Monday, February 13, 2012

Zen Table: Japanese rock garden and robotic Zen priest

With no water, Japanese rock gardens - also known as "dry landscape" or "Zen" gardens - feature an area of gravel or sand that is designed to symbolize the sea, ocean, rivers or lakes.

The act of raking the sand or gravel into patterns is practiced by Zen priests to help their concentration and has even found its way into offices with pint-sized desktop units for those looking to clear their minds at work.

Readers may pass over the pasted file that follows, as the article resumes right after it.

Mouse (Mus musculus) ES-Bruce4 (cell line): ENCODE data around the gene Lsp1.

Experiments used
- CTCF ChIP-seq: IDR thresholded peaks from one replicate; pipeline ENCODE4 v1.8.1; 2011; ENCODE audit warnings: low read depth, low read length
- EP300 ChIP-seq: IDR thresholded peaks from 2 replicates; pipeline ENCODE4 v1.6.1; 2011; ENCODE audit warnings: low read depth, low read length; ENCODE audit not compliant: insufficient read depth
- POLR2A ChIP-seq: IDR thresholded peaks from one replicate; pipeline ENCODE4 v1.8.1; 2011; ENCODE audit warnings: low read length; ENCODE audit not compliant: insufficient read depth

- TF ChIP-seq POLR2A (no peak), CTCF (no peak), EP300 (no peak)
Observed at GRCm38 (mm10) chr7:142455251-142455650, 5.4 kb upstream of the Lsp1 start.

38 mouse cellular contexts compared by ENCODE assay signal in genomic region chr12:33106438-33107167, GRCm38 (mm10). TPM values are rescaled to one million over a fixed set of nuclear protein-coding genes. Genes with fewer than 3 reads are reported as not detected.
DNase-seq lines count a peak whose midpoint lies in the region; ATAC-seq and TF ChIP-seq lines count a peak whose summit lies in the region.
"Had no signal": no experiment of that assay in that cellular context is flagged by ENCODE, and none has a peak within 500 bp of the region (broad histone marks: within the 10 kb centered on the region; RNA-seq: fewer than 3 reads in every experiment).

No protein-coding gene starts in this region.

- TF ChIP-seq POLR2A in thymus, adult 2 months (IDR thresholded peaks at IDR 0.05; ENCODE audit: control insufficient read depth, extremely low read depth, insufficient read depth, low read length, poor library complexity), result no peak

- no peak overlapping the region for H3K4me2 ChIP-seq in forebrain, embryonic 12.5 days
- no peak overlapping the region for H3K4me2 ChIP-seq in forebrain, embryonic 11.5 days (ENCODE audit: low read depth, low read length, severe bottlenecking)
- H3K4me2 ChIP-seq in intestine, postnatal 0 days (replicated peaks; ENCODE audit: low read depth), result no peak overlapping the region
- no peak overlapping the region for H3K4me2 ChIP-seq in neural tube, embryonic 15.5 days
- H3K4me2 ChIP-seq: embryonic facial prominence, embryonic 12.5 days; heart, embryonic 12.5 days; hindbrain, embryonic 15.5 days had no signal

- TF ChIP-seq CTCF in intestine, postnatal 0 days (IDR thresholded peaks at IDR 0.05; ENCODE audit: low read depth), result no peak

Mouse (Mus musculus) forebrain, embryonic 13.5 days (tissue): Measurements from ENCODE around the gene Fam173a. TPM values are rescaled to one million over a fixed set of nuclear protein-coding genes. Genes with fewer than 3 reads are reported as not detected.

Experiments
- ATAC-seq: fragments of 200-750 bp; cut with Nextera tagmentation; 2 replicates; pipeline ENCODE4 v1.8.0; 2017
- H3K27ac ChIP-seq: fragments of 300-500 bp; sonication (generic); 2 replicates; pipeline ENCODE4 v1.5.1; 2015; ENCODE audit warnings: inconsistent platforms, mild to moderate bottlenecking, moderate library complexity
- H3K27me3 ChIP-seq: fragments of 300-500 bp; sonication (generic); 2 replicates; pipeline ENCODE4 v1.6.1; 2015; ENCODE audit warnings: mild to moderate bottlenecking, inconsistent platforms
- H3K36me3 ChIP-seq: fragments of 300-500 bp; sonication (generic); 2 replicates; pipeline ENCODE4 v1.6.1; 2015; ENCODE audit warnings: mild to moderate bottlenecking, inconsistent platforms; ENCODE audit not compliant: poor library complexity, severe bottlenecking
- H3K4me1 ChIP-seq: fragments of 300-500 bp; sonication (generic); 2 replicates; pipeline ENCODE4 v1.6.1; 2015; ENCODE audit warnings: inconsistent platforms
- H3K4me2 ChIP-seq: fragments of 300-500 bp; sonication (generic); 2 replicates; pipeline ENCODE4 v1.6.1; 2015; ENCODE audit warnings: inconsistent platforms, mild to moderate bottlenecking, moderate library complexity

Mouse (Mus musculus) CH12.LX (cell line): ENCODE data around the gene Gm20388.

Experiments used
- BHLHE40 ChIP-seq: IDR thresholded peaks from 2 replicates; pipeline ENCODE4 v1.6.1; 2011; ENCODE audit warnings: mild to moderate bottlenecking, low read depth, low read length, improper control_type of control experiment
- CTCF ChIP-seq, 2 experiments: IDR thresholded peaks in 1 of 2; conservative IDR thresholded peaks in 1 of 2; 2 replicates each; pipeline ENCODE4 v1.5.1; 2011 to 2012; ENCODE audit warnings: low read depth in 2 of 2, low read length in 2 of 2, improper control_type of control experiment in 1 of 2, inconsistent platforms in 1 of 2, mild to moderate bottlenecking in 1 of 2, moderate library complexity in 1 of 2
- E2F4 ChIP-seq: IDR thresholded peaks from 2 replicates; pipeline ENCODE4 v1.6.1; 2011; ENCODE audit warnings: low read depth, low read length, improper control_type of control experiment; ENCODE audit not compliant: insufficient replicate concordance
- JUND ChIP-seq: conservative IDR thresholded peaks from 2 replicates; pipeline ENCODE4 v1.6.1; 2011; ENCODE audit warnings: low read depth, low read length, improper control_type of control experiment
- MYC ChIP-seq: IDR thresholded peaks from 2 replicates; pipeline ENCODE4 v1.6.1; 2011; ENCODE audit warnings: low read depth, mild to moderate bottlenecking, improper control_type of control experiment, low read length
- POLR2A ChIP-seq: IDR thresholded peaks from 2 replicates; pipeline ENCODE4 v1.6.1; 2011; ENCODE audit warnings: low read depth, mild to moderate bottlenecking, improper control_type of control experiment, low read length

If you think your mind is clear enough already, are after a bit more variety from your raked sand designs and like your Zen in a table form factor then the Zen Table ticks all the boxes.

The brainchild of San Clemete-based inventor Simon Hallam, the Zen Table is essentially a tempered glass-topped table with a Japanese rock garden - minus any rocks - and a robotic Zen priest trapped inside.

Instead of sand or gravel, the Zen table features a layer of microscopic silicone beads, underneath which is a sculpting head attached to a robotic mechanism driven by electric motors that move the head along the X- and Y-axes to carve the grooves into the beads and create patterns and images.

Read more here: Zen Table

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